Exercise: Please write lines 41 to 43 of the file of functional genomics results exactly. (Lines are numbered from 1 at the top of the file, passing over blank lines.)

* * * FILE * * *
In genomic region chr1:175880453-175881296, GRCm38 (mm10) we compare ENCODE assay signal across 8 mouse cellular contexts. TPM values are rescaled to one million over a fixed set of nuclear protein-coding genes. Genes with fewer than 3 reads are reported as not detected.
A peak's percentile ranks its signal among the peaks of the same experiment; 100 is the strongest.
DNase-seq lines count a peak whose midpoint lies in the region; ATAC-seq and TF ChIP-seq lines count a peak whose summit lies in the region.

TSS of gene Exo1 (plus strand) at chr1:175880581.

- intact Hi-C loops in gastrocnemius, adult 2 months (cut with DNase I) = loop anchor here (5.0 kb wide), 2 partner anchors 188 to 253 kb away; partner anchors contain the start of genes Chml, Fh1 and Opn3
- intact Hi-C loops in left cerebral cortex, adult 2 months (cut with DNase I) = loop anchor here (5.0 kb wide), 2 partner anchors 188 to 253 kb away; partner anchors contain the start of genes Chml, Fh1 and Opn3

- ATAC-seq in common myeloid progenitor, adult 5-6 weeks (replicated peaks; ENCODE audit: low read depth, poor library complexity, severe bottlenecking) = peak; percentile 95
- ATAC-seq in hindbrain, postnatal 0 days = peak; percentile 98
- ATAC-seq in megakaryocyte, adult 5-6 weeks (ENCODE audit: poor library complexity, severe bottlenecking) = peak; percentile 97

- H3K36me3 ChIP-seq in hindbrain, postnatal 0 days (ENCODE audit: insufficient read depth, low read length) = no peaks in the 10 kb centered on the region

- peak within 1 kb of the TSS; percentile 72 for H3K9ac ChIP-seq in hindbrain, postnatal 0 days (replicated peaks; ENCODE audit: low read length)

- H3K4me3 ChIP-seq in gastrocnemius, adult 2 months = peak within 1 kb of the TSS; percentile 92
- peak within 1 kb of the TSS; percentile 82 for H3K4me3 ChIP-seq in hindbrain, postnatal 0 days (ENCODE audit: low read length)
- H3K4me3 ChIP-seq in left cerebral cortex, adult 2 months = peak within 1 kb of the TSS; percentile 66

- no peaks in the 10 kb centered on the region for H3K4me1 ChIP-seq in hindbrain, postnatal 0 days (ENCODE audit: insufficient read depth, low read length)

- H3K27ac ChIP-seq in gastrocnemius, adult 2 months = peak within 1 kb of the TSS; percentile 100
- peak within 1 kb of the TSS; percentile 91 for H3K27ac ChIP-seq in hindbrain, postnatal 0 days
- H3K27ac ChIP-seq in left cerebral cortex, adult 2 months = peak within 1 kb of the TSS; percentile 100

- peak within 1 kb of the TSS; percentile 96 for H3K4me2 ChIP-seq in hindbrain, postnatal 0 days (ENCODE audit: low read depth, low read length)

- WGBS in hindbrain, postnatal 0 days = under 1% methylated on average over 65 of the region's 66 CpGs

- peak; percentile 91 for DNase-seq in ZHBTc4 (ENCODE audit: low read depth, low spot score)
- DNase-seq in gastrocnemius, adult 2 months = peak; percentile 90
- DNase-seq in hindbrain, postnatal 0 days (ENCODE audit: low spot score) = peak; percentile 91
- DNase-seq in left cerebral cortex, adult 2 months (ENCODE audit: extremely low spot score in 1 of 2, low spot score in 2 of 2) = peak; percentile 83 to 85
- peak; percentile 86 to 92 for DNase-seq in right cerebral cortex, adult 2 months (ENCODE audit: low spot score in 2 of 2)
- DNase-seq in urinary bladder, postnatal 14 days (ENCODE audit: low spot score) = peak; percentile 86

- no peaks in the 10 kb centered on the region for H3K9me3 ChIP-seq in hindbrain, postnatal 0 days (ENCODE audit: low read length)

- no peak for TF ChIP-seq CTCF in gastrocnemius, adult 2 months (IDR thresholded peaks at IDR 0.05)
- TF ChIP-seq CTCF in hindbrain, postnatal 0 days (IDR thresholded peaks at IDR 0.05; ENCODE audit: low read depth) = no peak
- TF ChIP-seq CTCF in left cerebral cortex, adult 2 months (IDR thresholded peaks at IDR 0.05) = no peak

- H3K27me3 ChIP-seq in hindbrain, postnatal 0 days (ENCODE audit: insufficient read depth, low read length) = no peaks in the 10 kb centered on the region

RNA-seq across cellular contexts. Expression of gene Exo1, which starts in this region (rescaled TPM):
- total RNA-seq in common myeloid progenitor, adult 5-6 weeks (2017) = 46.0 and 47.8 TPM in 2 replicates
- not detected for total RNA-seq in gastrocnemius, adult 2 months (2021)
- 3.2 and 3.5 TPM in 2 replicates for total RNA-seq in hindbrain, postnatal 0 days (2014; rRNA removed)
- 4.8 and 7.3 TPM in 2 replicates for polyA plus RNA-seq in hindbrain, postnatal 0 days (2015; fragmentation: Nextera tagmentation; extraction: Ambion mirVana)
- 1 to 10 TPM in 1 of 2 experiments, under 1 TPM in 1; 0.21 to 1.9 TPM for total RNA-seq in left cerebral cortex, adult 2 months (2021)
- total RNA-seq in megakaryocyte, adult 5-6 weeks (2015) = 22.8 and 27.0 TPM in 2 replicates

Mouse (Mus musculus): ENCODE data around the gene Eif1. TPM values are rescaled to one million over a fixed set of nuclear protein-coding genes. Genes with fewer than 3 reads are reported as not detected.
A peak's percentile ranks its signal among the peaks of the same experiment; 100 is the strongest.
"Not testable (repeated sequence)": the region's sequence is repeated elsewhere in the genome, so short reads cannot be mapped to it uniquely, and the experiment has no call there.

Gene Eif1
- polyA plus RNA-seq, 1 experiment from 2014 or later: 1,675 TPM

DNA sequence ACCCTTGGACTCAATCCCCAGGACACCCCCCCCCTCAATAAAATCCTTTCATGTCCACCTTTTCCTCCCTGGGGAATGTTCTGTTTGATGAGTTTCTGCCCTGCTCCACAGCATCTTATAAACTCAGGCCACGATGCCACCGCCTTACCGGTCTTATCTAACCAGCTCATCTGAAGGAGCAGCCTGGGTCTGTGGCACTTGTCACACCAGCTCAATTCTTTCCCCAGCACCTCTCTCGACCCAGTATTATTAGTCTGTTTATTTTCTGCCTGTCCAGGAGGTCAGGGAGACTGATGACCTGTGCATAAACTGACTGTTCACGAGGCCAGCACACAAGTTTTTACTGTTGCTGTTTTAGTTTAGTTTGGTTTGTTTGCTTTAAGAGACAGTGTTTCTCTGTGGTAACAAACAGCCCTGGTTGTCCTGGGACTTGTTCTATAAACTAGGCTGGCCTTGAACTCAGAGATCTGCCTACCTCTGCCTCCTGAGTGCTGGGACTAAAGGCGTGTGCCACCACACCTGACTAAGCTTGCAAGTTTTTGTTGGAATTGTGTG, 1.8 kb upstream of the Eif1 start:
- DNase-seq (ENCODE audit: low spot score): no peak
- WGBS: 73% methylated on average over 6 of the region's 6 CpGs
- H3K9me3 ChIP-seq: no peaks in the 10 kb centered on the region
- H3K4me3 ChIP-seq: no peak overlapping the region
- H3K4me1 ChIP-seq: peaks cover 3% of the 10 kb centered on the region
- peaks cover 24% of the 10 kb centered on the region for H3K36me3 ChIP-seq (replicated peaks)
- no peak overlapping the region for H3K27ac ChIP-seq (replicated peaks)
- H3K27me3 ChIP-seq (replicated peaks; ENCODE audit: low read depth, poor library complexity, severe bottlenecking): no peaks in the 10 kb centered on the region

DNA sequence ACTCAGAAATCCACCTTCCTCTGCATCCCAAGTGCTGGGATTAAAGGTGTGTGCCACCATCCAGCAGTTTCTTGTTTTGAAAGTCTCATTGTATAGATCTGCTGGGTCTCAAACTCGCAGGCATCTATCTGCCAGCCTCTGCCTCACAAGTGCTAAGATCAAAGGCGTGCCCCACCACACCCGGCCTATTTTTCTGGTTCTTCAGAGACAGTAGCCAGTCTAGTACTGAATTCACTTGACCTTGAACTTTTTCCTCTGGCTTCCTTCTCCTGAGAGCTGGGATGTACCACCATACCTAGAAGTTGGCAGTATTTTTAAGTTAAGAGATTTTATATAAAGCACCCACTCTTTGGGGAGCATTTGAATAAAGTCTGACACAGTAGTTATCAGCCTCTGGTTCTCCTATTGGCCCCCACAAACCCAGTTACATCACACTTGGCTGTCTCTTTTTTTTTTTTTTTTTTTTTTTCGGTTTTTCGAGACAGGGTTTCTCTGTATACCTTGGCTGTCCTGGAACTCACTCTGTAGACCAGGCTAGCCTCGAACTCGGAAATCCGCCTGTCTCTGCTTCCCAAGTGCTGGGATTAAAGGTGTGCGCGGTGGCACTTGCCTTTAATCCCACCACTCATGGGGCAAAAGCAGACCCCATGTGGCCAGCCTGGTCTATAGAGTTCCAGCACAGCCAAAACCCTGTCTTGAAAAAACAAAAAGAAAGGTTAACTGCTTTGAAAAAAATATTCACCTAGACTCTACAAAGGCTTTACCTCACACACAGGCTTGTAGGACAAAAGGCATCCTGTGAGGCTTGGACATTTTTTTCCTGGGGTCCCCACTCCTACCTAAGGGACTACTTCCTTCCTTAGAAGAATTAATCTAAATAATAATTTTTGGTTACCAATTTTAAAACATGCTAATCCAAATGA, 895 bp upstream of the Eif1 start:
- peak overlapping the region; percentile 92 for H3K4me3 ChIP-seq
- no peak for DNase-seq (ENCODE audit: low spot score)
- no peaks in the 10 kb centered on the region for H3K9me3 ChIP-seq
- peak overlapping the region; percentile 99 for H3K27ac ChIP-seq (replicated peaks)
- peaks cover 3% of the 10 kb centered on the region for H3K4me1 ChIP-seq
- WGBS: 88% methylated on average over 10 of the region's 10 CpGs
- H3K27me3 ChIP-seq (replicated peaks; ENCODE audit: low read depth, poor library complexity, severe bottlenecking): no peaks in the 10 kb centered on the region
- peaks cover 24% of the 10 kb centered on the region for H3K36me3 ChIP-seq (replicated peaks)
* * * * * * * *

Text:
"Not testable (repeated sequence)": the region's sequence is repeated elsewhere in the genome, so short reads cannot be mapped to it uniquely, and the experiment has no call there.

Gene Eif1
- polyA plus RNA-seq, 1 experiment from 2014 or later: 1,675 TPM